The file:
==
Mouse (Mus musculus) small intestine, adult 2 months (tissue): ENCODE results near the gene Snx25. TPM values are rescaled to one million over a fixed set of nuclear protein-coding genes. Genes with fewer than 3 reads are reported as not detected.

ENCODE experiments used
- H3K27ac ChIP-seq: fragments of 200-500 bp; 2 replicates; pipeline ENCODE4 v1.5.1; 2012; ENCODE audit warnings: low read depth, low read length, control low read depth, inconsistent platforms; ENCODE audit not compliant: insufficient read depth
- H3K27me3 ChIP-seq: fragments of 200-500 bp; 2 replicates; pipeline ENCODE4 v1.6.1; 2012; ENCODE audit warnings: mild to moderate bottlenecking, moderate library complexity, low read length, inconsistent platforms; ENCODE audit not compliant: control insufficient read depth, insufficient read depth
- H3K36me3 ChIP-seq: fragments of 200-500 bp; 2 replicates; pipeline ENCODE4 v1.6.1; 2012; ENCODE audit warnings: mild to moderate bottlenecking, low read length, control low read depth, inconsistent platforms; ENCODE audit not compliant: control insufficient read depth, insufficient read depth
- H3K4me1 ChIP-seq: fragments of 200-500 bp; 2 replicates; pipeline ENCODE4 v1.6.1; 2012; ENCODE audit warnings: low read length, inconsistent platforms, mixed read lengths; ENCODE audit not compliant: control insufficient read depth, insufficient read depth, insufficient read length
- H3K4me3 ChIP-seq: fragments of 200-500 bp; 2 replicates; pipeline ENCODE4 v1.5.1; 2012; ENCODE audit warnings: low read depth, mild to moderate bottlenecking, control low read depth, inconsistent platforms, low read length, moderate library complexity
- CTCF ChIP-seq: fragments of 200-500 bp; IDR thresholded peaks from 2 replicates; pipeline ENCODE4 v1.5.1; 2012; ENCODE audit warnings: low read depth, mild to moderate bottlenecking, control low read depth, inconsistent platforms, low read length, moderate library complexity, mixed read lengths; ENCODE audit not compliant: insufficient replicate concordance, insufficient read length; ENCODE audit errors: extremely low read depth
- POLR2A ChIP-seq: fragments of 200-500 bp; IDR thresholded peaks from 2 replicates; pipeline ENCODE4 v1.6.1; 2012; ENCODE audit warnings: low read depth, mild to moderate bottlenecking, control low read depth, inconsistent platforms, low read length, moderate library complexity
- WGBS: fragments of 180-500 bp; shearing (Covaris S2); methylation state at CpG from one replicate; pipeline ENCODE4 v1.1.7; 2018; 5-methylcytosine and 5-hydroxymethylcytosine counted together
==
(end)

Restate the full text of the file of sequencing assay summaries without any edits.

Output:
Mouse (Mus musculus) small intestine, adult 2 months (tissue): ENCODE results near the gene Snx25. TPM values are rescaled to one million over a fixed set of nuclear protein-coding genes. Genes with fewer than 3 reads are reported as not detected.

ENCODE experiments used
- H3K27ac ChIP-seq: fragments of 200-500 bp; 2 replicates; pipeline ENCODE4 v1.5.1; 2012; ENCODE audit warnings: low read depth, low read length, control low read depth, inconsistent platforms; ENCODE audit not compliant: insufficient read depth
- H3K27me3 ChIP-seq: fragments of 200-500 bp; 2 replicates; pipeline ENCODE4 v1.6.1; 2012; ENCODE audit warnings: mild to moderate bottlenecking, moderate library complexity, low read length, inconsistent platforms; ENCODE audit not compliant: control insufficient read depth, insufficient read depth
- H3K36me3 ChIP-seq: fragments of 200-500 bp; 2 replicates; pipeline ENCODE4 v1.6.1; 2012; ENCODE audit warnings: mild to moderate bottlenecking, low read length, control low read depth, inconsistent platforms; ENCODE audit not compliant: control insufficient read depth, insufficient read depth
- H3K4me1 ChIP-seq: fragments of 200-500 bp; 2 replicates; pipeline ENCODE4 v1.6.1; 2012; ENCODE audit warnings: low read length, inconsistent platforms, mixed read lengths; ENCODE audit not compliant: control insufficient read depth, insufficient read depth, insufficient read length
- H3K4me3 ChIP-seq: fragments of 200-500 bp; 2 replicates; pipeline ENCODE4 v1.5.1; 2012; ENCODE audit warnings: low read depth, mild to moderate bottlenecking, control low read depth, inconsistent platforms, low read length, moderate library complexity
- CTCF ChIP-seq: fragments of 200-500 bp; IDR thresholded peaks from 2 replicates; pipeline ENCODE4 v1.5.1; 2012; ENCODE audit warnings: low read depth, mild to moderate bottlenecking, control low read depth, inconsistent platforms, low read length, moderate library complexity, mixed read lengths; ENCODE audit not compliant: insufficient replicate concordance, insufficient read length; ENCODE audit errors: extremely low read depth
- POLR2A ChIP-seq: fragments of 200-500 bp; IDR thresholded peaks from 2 replicates; pipeline ENCODE4 v1.6.1; 2012; ENCODE audit warnings: low read depth, mild to moderate bottlenecking, control low read depth, inconsistent platforms, low read length, moderate library complexity
- WGBS: fragments of 180-500 bp; shearing (Covaris S2); methylation state at CpG from one replicate; pipeline ENCODE4 v1.1.7; 2018; 5-methylcytosine and 5-hydroxymethylcytosine counted together